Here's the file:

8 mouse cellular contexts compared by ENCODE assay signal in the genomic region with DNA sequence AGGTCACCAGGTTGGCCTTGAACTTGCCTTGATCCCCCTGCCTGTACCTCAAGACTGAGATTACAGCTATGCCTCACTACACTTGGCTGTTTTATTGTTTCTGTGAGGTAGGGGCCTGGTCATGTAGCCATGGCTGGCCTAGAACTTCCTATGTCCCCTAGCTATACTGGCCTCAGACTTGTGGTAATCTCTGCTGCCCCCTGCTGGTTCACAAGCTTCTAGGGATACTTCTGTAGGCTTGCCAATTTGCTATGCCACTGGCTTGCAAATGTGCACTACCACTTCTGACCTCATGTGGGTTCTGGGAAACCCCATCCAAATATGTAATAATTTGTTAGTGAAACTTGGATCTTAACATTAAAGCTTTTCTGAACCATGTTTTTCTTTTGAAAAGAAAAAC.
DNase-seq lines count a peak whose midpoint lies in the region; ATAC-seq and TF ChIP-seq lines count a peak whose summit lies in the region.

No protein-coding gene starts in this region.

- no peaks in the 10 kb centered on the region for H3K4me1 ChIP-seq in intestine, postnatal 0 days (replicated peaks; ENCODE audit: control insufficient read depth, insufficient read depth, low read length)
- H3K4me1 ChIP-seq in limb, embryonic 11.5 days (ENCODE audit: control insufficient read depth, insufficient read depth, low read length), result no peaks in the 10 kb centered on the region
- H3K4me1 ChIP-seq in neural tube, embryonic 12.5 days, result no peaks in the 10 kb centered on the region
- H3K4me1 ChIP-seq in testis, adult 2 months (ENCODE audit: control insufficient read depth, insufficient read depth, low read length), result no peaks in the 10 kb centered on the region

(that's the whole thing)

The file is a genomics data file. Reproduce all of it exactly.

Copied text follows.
8 mouse cellular contexts compared by ENCODE assay signal in the genomic region with DNA sequence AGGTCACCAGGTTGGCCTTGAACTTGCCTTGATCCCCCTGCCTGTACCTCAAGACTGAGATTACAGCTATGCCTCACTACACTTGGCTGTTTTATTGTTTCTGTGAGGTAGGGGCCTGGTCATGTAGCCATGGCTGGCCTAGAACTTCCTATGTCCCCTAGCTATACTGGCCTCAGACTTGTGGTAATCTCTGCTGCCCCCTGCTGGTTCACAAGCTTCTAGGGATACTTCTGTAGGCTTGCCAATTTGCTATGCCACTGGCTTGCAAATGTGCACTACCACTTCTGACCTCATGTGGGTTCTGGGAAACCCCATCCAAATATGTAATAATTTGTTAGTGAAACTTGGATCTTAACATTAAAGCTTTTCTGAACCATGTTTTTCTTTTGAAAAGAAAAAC.
DNase-seq lines count a peak whose midpoint lies in the region; ATAC-seq and TF ChIP-seq lines count a peak whose summit lies in the region.

No protein-coding gene starts in this region.

- no peaks in the 10 kb centered on the region for H3K4me1 ChIP-seq in intestine, postnatal 0 days (replicated peaks; ENCODE audit: control insufficient read depth, insufficient read depth, low read length)
- H3K4me1 ChIP-seq in limb, embryonic 11.5 days (ENCODE audit: control insufficient read depth, insufficient read depth, low read length), result no peaks in the 10 kb centered on the region
- H3K4me1 ChIP-seq in neural tube, embryonic 12.5 days, result no peaks in the 10 kb centered on the region
- H3K4me1 ChIP-seq in testis, adult 2 months (ENCODE audit: control insufficient read depth, insufficient read depth, low read length), result no peaks in the 10 kb centered on the region